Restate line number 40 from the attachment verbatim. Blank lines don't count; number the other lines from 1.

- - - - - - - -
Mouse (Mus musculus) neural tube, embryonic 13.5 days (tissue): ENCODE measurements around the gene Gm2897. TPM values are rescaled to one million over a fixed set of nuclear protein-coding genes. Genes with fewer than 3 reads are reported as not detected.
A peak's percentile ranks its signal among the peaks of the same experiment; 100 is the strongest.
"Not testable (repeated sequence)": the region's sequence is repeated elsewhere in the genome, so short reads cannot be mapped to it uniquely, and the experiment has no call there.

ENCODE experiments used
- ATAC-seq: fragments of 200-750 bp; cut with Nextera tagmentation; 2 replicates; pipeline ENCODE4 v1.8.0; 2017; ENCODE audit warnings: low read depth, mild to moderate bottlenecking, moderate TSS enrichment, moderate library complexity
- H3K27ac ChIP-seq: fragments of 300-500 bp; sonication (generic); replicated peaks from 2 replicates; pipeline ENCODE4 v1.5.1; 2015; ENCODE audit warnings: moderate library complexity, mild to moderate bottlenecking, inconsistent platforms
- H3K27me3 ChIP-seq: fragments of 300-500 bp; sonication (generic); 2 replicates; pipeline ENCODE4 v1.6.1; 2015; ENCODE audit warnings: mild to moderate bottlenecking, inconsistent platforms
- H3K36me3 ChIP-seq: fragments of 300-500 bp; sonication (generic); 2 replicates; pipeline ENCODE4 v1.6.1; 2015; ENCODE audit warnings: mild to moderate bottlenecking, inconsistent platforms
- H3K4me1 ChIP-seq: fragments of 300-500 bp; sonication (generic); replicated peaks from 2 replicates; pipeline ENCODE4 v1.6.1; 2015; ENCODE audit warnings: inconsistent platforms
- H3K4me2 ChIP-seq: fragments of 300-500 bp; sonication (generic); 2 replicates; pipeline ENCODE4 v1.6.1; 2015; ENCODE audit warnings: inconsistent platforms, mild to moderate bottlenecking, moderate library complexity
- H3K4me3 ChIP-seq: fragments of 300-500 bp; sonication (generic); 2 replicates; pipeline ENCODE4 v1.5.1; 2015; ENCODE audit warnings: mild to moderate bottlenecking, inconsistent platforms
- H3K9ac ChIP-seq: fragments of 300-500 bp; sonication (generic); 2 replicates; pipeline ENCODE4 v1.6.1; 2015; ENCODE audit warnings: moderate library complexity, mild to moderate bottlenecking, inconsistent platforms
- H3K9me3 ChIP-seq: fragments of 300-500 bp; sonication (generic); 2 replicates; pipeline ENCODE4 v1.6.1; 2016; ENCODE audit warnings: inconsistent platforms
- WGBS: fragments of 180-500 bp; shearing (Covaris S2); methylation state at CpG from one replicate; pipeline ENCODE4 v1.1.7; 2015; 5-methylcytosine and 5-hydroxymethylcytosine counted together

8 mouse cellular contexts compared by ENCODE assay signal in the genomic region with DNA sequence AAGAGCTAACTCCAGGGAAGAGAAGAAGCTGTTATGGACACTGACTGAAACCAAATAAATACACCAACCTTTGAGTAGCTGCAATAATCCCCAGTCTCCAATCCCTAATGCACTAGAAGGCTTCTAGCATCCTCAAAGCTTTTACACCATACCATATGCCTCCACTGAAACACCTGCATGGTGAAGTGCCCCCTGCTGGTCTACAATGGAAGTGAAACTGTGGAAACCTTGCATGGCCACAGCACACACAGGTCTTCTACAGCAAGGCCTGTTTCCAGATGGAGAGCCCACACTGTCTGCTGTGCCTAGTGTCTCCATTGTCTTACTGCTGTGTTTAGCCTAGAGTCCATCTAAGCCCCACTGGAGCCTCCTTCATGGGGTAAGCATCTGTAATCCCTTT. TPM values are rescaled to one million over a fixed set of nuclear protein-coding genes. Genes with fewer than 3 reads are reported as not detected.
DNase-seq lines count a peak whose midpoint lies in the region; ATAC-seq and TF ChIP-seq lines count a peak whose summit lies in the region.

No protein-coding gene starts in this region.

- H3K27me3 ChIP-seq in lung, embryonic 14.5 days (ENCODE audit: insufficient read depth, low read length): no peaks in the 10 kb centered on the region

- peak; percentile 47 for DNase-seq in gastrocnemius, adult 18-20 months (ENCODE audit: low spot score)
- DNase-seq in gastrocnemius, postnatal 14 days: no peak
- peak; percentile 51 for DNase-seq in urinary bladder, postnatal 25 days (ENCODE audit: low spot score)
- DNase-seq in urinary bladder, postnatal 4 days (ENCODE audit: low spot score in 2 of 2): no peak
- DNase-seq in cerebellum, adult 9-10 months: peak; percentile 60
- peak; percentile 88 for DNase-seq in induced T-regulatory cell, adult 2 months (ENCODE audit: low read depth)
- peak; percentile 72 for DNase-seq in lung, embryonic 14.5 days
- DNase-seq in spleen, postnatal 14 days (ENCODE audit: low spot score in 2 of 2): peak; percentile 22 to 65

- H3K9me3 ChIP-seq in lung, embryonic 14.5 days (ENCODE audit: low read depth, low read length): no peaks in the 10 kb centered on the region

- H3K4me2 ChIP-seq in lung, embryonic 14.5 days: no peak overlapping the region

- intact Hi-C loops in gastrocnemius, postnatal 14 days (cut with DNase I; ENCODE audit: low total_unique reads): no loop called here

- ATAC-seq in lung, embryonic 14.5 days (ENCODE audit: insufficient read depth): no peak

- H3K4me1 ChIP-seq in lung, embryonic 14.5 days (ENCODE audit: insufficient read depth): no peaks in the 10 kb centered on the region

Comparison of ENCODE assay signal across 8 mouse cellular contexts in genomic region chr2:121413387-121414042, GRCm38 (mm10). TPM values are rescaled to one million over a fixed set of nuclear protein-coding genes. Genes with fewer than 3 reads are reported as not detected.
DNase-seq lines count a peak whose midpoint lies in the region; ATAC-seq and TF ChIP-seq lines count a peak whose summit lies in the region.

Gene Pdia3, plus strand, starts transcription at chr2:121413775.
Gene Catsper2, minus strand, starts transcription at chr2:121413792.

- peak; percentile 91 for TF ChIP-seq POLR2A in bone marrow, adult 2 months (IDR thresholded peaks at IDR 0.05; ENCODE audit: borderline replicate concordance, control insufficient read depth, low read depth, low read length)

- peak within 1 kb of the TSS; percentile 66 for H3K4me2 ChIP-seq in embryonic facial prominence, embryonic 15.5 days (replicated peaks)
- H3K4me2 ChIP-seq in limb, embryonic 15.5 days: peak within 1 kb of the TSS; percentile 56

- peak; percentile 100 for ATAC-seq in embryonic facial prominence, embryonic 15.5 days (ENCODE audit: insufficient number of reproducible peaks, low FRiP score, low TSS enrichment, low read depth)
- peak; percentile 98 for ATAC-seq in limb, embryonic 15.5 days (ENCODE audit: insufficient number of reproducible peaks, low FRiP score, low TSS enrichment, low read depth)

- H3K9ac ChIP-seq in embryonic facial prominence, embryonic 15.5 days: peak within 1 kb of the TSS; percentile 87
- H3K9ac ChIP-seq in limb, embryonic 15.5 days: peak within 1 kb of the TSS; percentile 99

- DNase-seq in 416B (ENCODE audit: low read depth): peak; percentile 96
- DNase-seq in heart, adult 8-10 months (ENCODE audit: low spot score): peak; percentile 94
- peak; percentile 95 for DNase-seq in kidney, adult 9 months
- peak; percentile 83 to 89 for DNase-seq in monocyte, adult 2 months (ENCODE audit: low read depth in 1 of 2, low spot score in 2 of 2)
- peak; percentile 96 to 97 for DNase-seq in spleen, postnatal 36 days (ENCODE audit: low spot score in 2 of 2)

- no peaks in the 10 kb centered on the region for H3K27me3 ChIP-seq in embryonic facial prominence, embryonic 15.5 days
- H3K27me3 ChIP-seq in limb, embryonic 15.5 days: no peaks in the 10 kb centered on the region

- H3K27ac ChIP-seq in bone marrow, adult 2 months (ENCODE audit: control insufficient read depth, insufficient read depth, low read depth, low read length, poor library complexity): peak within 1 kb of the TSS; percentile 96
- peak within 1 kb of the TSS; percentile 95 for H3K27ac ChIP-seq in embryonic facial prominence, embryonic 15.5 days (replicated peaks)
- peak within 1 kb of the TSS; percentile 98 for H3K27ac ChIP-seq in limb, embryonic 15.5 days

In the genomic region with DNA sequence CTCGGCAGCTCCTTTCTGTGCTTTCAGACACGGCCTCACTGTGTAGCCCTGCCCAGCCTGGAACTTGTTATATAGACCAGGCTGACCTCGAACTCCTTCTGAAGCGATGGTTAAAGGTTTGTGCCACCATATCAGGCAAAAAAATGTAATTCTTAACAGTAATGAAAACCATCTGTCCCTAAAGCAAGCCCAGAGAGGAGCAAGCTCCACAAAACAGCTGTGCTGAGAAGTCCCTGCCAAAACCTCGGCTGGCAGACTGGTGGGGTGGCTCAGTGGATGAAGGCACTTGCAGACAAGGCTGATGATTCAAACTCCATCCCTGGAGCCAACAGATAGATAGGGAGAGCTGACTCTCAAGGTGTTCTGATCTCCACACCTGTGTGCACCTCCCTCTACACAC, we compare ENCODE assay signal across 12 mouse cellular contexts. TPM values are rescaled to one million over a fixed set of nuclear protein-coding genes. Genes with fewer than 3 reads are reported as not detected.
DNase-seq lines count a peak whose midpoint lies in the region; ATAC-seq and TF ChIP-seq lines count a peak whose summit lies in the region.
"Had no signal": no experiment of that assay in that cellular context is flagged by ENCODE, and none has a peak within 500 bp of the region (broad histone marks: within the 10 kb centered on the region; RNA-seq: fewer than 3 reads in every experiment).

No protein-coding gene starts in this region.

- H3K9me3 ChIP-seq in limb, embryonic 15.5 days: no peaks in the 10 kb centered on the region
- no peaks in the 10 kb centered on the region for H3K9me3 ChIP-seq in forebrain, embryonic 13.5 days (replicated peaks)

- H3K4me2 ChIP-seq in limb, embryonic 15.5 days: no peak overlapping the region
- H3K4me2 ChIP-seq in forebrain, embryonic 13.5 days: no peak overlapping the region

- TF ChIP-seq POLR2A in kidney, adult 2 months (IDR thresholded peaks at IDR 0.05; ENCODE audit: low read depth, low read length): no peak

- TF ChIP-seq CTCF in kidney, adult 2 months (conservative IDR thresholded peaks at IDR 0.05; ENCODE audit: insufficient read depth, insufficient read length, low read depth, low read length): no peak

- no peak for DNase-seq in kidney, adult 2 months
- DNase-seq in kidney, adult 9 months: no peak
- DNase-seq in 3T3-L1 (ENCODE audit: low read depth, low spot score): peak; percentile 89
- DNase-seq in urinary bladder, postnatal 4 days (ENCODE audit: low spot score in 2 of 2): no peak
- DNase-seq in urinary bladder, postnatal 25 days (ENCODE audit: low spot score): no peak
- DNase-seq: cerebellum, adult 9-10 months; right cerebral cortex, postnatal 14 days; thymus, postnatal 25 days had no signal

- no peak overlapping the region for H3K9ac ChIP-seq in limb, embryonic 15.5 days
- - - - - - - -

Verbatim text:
- peak; percentile 98 for ATAC-seq in limb, embryonic 15.5 days (ENCODE audit: insufficient number of reproducible peaks, low FRiP score, low TSS enrichment, low read depth)